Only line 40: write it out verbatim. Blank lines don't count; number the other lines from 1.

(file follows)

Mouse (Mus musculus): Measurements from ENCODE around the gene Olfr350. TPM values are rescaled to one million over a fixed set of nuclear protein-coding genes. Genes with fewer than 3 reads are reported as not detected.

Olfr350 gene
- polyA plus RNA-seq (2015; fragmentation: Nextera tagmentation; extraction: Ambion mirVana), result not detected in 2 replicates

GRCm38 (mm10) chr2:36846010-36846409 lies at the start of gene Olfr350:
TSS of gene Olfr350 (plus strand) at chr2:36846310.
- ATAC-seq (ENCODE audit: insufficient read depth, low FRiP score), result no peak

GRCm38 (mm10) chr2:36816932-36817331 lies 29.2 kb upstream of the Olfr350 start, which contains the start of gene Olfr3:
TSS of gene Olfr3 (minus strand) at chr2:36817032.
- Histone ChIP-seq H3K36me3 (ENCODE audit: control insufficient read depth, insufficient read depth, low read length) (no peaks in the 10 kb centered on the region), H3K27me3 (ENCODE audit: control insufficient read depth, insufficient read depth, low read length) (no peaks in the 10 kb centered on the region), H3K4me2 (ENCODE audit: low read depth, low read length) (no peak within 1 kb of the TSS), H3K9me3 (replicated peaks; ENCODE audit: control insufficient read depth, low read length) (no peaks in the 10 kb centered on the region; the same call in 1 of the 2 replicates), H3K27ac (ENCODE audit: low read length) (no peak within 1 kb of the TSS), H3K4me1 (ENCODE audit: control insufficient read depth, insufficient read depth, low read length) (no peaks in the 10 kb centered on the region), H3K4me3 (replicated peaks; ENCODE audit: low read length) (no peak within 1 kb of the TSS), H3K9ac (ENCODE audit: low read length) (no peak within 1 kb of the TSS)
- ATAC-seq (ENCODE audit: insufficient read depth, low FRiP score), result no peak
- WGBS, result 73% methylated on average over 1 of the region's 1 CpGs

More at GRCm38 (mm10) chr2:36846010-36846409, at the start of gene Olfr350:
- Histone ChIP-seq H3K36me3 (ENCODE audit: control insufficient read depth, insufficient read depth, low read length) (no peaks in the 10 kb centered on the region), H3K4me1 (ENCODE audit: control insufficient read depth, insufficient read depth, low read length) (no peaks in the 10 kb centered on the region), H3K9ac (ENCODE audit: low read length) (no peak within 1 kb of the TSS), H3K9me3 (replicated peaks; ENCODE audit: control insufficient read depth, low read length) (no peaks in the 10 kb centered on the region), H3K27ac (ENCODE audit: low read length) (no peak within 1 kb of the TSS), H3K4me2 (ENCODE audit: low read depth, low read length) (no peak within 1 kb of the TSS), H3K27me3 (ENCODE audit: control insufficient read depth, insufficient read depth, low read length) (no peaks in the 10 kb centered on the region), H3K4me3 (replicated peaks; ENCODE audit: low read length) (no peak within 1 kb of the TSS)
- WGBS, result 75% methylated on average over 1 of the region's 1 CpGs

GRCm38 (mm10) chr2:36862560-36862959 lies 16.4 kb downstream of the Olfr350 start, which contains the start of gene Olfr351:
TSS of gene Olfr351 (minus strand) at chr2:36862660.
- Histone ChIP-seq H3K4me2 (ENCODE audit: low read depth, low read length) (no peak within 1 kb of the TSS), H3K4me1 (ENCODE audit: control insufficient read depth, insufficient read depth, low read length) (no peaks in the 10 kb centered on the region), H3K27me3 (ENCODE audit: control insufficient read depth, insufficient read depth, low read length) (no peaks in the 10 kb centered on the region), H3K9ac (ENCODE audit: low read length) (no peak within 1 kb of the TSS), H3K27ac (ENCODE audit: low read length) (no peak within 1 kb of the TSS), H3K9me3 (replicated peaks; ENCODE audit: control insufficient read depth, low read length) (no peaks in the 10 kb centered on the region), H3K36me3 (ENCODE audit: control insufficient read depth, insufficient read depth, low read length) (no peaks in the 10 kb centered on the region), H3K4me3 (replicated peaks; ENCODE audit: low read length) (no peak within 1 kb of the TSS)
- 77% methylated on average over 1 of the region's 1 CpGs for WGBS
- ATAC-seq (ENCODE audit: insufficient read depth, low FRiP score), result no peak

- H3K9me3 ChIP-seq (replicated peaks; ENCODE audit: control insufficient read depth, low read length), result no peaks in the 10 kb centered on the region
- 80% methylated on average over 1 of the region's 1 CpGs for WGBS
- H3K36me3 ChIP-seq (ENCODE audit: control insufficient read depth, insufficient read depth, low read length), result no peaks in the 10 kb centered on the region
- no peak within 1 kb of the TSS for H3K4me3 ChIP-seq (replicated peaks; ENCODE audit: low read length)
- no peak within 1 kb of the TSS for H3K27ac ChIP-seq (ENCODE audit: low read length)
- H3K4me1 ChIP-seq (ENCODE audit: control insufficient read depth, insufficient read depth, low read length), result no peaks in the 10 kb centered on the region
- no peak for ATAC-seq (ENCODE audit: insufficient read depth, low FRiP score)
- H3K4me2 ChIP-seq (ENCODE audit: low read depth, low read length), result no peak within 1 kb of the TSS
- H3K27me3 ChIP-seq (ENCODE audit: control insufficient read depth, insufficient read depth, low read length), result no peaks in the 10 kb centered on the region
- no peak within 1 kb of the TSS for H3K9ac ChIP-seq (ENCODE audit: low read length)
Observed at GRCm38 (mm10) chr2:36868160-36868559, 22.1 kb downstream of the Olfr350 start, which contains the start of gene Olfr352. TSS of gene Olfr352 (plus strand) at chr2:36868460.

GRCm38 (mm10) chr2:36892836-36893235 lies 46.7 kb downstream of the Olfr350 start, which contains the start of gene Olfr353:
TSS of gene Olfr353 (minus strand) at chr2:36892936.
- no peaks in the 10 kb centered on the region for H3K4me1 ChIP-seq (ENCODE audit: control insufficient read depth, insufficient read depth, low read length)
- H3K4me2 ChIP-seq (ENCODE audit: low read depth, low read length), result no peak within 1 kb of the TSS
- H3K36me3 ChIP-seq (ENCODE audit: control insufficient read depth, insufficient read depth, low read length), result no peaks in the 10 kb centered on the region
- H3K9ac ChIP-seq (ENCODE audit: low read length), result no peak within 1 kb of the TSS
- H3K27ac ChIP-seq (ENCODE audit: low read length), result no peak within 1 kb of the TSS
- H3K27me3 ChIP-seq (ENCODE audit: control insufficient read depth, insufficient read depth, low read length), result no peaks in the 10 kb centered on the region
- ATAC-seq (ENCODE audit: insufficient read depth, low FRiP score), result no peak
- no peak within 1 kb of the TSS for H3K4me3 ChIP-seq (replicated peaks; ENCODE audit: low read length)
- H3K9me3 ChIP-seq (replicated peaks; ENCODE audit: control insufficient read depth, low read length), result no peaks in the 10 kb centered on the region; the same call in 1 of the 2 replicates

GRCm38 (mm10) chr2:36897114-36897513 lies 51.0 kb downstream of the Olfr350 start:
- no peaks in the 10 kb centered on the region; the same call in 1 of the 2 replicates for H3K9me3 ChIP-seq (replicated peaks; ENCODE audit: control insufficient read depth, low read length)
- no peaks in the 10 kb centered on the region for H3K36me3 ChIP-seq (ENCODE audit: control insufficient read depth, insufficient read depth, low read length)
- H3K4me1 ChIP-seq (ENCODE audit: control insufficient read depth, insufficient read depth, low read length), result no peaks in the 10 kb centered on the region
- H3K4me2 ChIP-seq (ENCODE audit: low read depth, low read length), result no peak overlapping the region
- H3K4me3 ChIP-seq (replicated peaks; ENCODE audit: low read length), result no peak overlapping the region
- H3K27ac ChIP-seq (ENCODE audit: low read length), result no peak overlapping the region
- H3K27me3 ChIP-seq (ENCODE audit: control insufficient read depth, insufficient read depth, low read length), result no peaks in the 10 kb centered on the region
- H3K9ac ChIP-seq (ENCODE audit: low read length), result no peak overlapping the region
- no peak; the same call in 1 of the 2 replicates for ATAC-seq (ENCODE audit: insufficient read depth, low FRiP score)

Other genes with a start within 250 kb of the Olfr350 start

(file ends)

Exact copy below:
- no peak within 1 kb of the TSS for H3K4me3 ChIP-seq (replicated peaks; ENCODE audit: low read length)